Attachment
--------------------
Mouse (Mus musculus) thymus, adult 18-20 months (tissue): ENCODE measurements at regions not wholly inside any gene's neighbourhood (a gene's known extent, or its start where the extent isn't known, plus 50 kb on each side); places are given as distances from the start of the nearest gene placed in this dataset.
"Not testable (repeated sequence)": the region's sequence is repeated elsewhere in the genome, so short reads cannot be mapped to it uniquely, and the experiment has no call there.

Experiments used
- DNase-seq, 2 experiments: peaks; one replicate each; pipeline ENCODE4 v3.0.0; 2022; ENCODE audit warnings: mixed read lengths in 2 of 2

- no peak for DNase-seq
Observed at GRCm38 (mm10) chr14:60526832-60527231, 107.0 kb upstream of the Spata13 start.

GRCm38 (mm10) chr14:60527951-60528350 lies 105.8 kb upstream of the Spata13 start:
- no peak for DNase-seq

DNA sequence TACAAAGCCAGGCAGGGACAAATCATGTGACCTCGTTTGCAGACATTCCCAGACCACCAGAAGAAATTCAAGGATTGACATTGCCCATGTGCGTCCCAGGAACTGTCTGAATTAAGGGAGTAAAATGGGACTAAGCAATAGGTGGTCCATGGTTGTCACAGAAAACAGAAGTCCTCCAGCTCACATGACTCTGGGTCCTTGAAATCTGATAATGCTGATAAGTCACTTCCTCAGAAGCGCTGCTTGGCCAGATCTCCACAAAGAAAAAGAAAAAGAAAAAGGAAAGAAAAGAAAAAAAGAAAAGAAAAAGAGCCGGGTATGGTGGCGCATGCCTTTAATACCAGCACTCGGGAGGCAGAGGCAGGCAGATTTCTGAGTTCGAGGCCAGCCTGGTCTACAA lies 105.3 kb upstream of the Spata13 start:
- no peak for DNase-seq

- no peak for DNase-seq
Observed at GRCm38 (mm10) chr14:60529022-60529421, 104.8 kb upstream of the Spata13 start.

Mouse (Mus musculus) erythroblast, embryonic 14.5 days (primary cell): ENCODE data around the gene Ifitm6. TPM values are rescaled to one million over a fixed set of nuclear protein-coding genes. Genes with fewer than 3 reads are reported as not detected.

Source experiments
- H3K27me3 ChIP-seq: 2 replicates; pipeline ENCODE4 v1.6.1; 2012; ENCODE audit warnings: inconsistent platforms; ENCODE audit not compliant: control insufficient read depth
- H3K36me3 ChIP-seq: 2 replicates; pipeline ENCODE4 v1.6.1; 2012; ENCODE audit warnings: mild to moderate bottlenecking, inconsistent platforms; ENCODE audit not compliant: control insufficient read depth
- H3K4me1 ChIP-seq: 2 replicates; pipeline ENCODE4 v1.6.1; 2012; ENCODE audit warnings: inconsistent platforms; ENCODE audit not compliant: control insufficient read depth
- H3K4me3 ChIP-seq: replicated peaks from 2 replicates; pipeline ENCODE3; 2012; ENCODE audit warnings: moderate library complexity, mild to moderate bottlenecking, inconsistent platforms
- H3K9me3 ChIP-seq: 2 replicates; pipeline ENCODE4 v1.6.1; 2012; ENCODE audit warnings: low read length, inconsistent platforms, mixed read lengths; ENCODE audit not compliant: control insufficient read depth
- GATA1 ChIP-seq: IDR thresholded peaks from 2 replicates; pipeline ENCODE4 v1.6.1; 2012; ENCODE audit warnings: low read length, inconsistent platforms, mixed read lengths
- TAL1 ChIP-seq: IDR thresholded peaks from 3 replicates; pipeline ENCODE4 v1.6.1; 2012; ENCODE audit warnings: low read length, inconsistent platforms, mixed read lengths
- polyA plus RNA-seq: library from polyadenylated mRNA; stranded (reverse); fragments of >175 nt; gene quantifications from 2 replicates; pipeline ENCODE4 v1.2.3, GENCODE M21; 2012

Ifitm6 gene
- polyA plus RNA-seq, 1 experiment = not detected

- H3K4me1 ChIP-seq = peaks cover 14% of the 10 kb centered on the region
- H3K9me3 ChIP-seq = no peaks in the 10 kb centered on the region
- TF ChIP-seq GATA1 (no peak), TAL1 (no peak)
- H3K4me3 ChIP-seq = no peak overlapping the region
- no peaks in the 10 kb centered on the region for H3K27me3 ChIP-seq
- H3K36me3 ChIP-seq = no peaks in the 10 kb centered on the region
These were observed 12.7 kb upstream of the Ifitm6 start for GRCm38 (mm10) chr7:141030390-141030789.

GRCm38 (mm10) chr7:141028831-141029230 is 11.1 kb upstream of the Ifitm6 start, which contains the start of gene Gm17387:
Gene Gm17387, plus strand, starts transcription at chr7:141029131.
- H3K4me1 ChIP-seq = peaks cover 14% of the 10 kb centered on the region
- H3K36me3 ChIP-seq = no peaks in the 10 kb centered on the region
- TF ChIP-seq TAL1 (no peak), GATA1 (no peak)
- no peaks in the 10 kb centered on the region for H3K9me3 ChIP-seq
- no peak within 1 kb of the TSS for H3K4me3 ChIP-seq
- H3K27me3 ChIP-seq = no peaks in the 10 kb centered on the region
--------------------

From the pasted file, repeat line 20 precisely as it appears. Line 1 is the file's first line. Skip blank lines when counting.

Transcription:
- GATA1 ChIP-seq: IDR thresholded peaks from 2 replicates; pipeline ENCODE4 v1.6.1; 2012; ENCODE audit warnings: low read length, inconsistent platforms, mixed read lengths